I GREW UP IN RANAU

I GREW UP IN RANAU

5°58’N 116°41’E. Thanks to Google Maps, I was able to look at my hometown from a different dimension; from a macroscale level and zooming in to such a beautifully sculptured landlocked district with a majestic hilly geographical structure. I wonder whose fault it is to spoil me with such remarkable childhood *winks to the sky*.

When I grew up, I also grew vertically and also horizontally with a palate of a T-Rex. Being the youngest in the family, I was trained to compete with my four siblings for that last piece of Sinalau Bakas (tantalising chewy grilled wild boar). One thing I am unabashedly proud to tell the whole world is that I feel blessed to grow up with financial crises always on the horizon. It was a blessing in disguise because not only did it strengthen my family’s bond, but it also taught me to value and appreciate my food to such a degree that I think now my mouth has an uncanny resemblance to a Hoover vacuum cleaner.

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‘Bambangan’, my dad’s specialty.

Ranau is a good place to start your family and raise your kids. I can tell you that because your kids will be able to experience a myriad of chemical explosions in their mouth in the form of ‘ bosou’ (pickled raw fresh water fish or pork’s flesh that is mixed with rice,salt and pangi, a local herb, before pickled in a glass jar for about 2 weeks), ‘ bambangan’ (wild brown skin mangoes with a pungent smell), ‘pinasakan’ (simple dish comprised of braised basung fish with mashed tumeric, slices of bambangan and garlic) and ‘hinava’ (raw fish flesh mixed with lime juice,bird’s eye chilies, shallots and ginger – I regard as ceviche for the locals) .

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  Pinasakan, a simple but flavorful dish.

The aforementioned are just some of my ‘comfort food’ that I also considered as ‘soul food’ for the locals with tremendous sentimental values for me because Ranau is indeed a place where a carnivore like me morphed and converted into an omnivore. Being such a stereotype overweight brat, I detested vegetables since I first developed my recognition memory . However when recession strikes and food prices got higher, mum and dad had to resort to cheaper options (that were actually much better) such as eating local produce and growing our own crops.

                                               IMG-20150103-WA0001 Yam stalks, stir-fried or stewed, is the bomb.

Amped with fertile soil and hills with perfect elevation, Ranau is perfect to grow many highland vegetables such as ‘parai nulu’. Also known as ‘padi bukit’, this traditionally produced ‘rice of the hill’ is produced on a small scale, thus contributing to its ability to retain moisture better and produces a fragrant smell to die for when cooked. Ranau night market’s also offer several cheap butdelicious local delights. Pygostyle or also colloquially known as pope’s nose or ‘buntut ayam’ is a hit at the night market. 4 or 5 of them will be stacked, skewered and grilled to perfection with optional ‘lada’ (normally consist of soy sauce,chilli and seasonings) .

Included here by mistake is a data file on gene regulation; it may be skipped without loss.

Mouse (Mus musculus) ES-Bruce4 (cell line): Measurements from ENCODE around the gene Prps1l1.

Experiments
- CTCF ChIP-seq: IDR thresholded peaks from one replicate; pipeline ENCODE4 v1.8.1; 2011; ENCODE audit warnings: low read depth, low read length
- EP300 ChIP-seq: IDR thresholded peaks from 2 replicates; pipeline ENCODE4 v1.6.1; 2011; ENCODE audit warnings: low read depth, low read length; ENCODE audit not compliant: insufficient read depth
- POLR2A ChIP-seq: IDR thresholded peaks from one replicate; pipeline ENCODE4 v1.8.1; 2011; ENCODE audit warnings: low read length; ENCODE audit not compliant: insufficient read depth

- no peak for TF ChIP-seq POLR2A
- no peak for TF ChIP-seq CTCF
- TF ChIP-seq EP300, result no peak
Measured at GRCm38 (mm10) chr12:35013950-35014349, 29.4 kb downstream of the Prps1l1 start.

I also fell in love with ‘tuhau’, a wild ginger of a Rhizome family, when I grew up. Due to its strong smell, some people might not fancy smelling it first thing in the morning. However, in my household, my dad made it Eau de Fraiche in large batches for our monthly consumption. Due to its flexibility to be cooked, my dad could switch them up from ‘sambal tuhau’ (thinly diced wild ginger marinated withbird’s eye chillies, lime, salt and shrimp paste), ‘serunding tuhau (tuhau floss ) or ‘jeruk tuhau’ (‘fermented tuhau’ that are normally served with salted fish and rice ). The possibilities are endless and you can always improvise and tailor them accordingly.  The infamous bugs-like putrid smell wil hauntingly linger in your mind from time to time. Trust me, once you are hooked, you will keep coming back for more .’Tuhau’ is actually the perfect accompaniment to any dish. Aside from adding them to add a zesty tanginess to my broth or soups, I sometimes add them to my instant noodles. I will highly recommend this local ratatouille to anyone who wants to be a a legit Sabahan.

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   ‘Tuhau’, the versatile wild ginger of Sabahans.

“All things must come to the soul from its roots, from where it is planted”. I will never forget where I come from because it makes me who I am today. What about you, what makes you who you are today?

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My creative Kadazan Masterchef;my dad and my sister.

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Me doing my all time favourite extreme sports.

Regards,

Jeannette J.

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